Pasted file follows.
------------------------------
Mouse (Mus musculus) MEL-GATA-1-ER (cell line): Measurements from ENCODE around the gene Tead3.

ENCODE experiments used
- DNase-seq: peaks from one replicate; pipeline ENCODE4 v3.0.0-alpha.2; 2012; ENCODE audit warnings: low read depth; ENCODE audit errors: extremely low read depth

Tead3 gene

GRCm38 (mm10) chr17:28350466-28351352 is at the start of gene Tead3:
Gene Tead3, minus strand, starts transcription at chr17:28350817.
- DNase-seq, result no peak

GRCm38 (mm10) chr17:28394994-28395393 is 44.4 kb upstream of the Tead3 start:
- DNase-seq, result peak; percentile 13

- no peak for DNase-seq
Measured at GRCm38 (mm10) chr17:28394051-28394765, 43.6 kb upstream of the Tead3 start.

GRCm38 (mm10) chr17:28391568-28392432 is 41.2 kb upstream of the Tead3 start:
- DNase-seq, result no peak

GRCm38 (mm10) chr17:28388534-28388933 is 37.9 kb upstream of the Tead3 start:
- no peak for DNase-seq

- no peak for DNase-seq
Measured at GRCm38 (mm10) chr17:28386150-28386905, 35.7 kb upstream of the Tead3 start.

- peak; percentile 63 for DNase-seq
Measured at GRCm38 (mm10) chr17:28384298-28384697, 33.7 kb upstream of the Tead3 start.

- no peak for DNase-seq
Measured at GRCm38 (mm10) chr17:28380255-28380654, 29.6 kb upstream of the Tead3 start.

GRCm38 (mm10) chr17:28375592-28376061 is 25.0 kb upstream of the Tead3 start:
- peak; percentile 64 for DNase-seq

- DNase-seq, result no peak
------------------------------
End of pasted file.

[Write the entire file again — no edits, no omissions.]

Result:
Mouse (Mus musculus) MEL-GATA-1-ER (cell line): Measurements from ENCODE around the gene Tead3.

ENCODE experiments used
- DNase-seq: peaks from one replicate; pipeline ENCODE4 v3.0.0-alpha.2; 2012; ENCODE audit warnings: low read depth; ENCODE audit errors: extremely low read depth

Tead3 gene

GRCm38 (mm10) chr17:28350466-28351352 is at the start of gene Tead3:
Gene Tead3, minus strand, starts transcription at chr17:28350817.
- DNase-seq, result no peak

GRCm38 (mm10) chr17:28394994-28395393 is 44.4 kb upstream of the Tead3 start:
- DNase-seq, result peak; percentile 13

- no peak for DNase-seq
Measured at GRCm38 (mm10) chr17:28394051-28394765, 43.6 kb upstream of the Tead3 start.

GRCm38 (mm10) chr17:28391568-28392432 is 41.2 kb upstream of the Tead3 start:
- DNase-seq, result no peak

GRCm38 (mm10) chr17:28388534-28388933 is 37.9 kb upstream of the Tead3 start:
- no peak for DNase-seq

- no peak for DNase-seq
Measured at GRCm38 (mm10) chr17:28386150-28386905, 35.7 kb upstream of the Tead3 start.

- peak; percentile 63 for DNase-seq
Measured at GRCm38 (mm10) chr17:28384298-28384697, 33.7 kb upstream of the Tead3 start.

- no peak for DNase-seq
Measured at GRCm38 (mm10) chr17:28380255-28380654, 29.6 kb upstream of the Tead3 start.

GRCm38 (mm10) chr17:28375592-28376061 is 25.0 kb upstream of the Tead3 start:
- peak; percentile 64 for DNase-seq

- DNase-seq, result no peak